A Pattern Test Program
Chapter 9. Processing Text with Regular Expressions
Substitutions with s///
Global Replacements with /g
Different Delimiters
Substitution Modifiers
The Binding Operator
Nondestructive Substitutions
Case Shifting
The split Operator
The join Function
m// in List Context
More Powerful Regular Expressions
Nongreedy Quantifiers
Fancier Word Boundaries
Matching Multiple-Line Text
Updating Many Files
In-Place Editing from the Command Line
Chapter 10. More Control Structures
The unless Control Structure
The else Clause with unless
The until Control Structure
Statement Modifiers
The Naked Block Control Structure
The elsif Clause
Autoincrement and Autodecrement
The Value of Autoincrement
The for Control Structure
The Secret Connection Between foreach and for
Loop Controls
The last Operator
The next Operator
The redo Operator
Labeled Blocks
The Conditional Operator
Logical Operators
The Value of a Short-Circuit Operator
The defined-or Operator
Control Structures Using Partial-Evaluation Operators
Chapter 11. Perl Modules
Finding Modules
Installing Modules
Using Your Own Directories
Using Simple Modules
The File::Basename Module
Using Only Some Functions from a Module
The File::Spec Module
Databases and DBI
Dates and Times
Chapter 12. File Tests
File Test Operators
Testing Several Attributes of the Same File
Stacked File Test Operators
The stat and lstat Functions
The localtime Function
Bitwise Operators
Using Bitstrings
Chapter 13. Directory Operations
The Current Working Directory
Changing the Directory
An Alternate Syntax for Globbing
Directory Handles
Manipulating Files and Directories
Removing Files
Renaming Files
Links and Files
Making and Removing Directories
Modifying Permissions
Changing Ownership
Changing Timestamps
Chapter 14. Strings and Sorting
Finding a Substring with index
Manipulating a Substring with substr
Formatting Data with sprintf
Using sprintf with “Money Numbers”
Advanced Sorting
Sorting a Hash by Value
Sorting by Multiple Keys
Chapter 15. Process Management
The system Function
Avoiding the Shell
The Environment Variables
The exec Function
Using Backquotes to Capture Output
Using Backquotes in a List Context
External Processes with IPC::System::Simple
Processes as Filehandles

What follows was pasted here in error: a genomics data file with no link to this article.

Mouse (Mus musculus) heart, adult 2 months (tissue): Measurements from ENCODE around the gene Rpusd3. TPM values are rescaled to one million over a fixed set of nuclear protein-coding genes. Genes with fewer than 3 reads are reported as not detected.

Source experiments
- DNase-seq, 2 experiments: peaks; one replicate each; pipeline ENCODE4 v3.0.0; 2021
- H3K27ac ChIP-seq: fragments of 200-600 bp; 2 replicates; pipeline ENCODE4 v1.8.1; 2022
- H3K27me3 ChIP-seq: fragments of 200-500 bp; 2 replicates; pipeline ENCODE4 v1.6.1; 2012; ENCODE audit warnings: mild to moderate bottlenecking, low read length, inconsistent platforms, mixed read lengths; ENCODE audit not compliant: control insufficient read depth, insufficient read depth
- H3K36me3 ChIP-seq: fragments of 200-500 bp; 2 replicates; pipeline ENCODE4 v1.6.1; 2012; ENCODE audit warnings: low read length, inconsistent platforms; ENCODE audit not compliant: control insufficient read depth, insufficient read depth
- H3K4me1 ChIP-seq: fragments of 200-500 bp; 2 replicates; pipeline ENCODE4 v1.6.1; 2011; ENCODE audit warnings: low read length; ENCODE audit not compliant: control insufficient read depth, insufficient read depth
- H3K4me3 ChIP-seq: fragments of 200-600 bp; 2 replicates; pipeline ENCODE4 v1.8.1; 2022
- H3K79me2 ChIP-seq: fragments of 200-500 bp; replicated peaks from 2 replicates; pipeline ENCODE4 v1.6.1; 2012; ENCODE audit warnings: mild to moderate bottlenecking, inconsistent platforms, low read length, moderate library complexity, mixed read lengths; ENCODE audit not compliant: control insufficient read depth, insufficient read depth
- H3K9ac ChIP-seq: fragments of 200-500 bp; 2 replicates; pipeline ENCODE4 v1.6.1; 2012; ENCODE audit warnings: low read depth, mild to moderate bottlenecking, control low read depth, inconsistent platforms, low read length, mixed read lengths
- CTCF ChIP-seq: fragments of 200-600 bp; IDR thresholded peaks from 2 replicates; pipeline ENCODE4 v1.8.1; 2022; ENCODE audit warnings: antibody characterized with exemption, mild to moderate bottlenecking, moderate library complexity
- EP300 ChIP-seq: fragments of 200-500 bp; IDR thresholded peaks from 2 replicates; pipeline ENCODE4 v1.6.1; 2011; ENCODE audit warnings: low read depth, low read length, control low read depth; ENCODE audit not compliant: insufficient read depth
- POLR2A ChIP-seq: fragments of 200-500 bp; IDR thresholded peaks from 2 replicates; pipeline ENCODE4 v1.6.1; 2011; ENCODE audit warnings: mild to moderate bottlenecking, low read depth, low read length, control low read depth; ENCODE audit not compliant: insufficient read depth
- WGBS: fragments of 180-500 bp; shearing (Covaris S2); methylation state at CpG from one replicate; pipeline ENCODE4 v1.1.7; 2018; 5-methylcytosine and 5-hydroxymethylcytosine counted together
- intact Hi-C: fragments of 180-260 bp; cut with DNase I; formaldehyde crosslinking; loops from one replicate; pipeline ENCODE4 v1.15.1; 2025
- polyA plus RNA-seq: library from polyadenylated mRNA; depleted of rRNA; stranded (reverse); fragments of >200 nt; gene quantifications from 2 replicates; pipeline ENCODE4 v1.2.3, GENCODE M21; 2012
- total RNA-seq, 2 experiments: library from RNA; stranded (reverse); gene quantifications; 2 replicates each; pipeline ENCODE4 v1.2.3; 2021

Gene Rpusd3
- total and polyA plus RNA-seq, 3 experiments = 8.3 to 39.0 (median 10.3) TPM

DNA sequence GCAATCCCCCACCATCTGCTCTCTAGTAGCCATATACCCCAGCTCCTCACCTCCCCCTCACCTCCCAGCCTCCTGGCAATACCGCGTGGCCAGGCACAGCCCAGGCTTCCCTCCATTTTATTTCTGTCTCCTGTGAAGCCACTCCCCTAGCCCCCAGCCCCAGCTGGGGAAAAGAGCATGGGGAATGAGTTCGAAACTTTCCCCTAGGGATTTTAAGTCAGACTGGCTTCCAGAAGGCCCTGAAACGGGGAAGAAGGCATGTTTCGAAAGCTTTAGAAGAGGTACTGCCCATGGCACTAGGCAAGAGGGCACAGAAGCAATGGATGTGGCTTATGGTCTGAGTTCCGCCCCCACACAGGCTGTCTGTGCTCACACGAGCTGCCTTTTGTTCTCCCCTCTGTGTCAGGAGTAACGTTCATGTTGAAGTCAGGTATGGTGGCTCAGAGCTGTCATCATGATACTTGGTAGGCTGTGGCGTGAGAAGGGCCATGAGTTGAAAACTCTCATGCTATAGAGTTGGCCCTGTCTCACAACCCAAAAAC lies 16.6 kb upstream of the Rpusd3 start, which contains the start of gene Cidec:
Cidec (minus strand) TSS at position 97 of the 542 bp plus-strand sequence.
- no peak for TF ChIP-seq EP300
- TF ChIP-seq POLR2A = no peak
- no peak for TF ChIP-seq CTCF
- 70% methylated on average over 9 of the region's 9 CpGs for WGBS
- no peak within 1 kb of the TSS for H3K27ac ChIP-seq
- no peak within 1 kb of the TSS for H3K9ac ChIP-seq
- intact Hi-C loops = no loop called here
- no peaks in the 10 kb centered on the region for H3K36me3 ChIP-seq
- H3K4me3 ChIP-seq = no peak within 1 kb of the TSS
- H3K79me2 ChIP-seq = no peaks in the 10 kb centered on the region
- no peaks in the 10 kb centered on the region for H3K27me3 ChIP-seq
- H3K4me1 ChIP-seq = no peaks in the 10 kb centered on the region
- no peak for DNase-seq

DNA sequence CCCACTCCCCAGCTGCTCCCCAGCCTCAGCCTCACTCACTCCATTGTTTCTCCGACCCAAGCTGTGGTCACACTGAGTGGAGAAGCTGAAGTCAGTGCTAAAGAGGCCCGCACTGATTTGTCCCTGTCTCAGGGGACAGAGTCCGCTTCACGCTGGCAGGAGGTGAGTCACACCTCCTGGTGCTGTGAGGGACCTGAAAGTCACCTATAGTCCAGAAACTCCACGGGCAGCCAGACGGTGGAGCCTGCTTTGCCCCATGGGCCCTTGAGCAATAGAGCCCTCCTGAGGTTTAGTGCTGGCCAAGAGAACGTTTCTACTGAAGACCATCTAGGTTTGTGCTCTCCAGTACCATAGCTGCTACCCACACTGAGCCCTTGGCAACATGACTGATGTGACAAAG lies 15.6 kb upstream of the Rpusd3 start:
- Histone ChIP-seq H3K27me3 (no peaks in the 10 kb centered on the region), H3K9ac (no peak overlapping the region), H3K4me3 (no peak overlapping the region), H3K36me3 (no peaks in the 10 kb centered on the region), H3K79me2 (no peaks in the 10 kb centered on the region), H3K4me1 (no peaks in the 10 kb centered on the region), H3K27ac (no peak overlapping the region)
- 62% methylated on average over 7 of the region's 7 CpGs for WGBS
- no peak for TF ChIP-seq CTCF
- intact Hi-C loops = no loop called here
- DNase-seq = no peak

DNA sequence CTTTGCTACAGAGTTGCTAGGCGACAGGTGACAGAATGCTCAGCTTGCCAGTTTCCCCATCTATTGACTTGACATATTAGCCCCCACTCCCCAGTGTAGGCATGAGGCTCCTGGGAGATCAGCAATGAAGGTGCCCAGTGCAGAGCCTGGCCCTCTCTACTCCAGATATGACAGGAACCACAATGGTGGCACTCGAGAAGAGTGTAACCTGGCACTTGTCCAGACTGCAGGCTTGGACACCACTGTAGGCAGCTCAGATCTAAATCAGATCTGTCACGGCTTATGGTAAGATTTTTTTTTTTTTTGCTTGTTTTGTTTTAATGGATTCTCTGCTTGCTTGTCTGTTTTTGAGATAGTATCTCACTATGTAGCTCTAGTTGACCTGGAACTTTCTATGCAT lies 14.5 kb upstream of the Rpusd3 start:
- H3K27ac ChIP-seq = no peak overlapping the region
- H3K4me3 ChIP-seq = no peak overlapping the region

Getting Down and Dirty with fork
Sending and Receiving Signals
Chapter 16. Some Advanced Perl Techniques
Array Slice
Hash Slice
Key-Value Slices
Trapping Errors
Using eval
More Advanced Error Handling
Picking Items from a List with grep
Transforming Items from a List with map
Fancier List Utilities
Appendix A. Exercise Answers
Answers to Chapter 1 Exercises
Answers to Chapter 2 Exercises
Answers to Chapter 3 Exercises
Answers to Chapter 4 Exercises
Answers to Chapter 5 Exercises
Answers to Chapter 6 Exercises
Answers to Chapter 7 Exercises
Answers to Chapter 8 Exercises
Answers to Chapter 9 Exercises
Answers to Chapter 10 Exercises
Answers to Chapter 11 Exercises
Answers to Chapter 12 Exercises
Answers to Chapter 13 Exercises
Answers to Chapter 14 Exercises
Answers to Chapter 15 Exercises
Answers to Chapter 16 Exercises
Appendix B. Beyond the Llama
Further Documentation
Regular Expressions
Extending Perl’s Functionality
Writing Your Own Modules
Lists and Arrays
Bits and Pieces
Networking and IPC
System V IPC
Command-Line Options
Built-in Variables
Complex Data Structures
Object-Oriented Programming
Anonymous Subroutines and Closures
Tied Variables
Operator Overloading
Using Other Languages Inside Perl
Converting find Command Lines to Perl
Command-Line Options in Your Programs
Embedded Documentation
More Ways to Open Filehandles
Graphical User Interfaces (GUIs)
And More…
Appendix C. A Unicode Primer
UTF-8 and Friends
Getting Everyone to Agree
Fancy Characters
Using Unicode in Your Source
Fancier Characters
Dealing with Unicode in Perl
Fancier Characters by Name
Reading from STDIN or Writing to STDOUT or STDERR
Reading from and Writing to Files
Dealing with Command-Line Arguments
Dealing with Databases
Further Reading
Appendix D. Experimental Features
A Short History of Perl Development
Perl 5.10 and Beyond
Installing a Recent Perl
Experimental Features
Turning Off Experimental Warnings
Enable or Disable Features Lexically
Don’t Rely on Experimental Features
About the Authors

Polecaj historie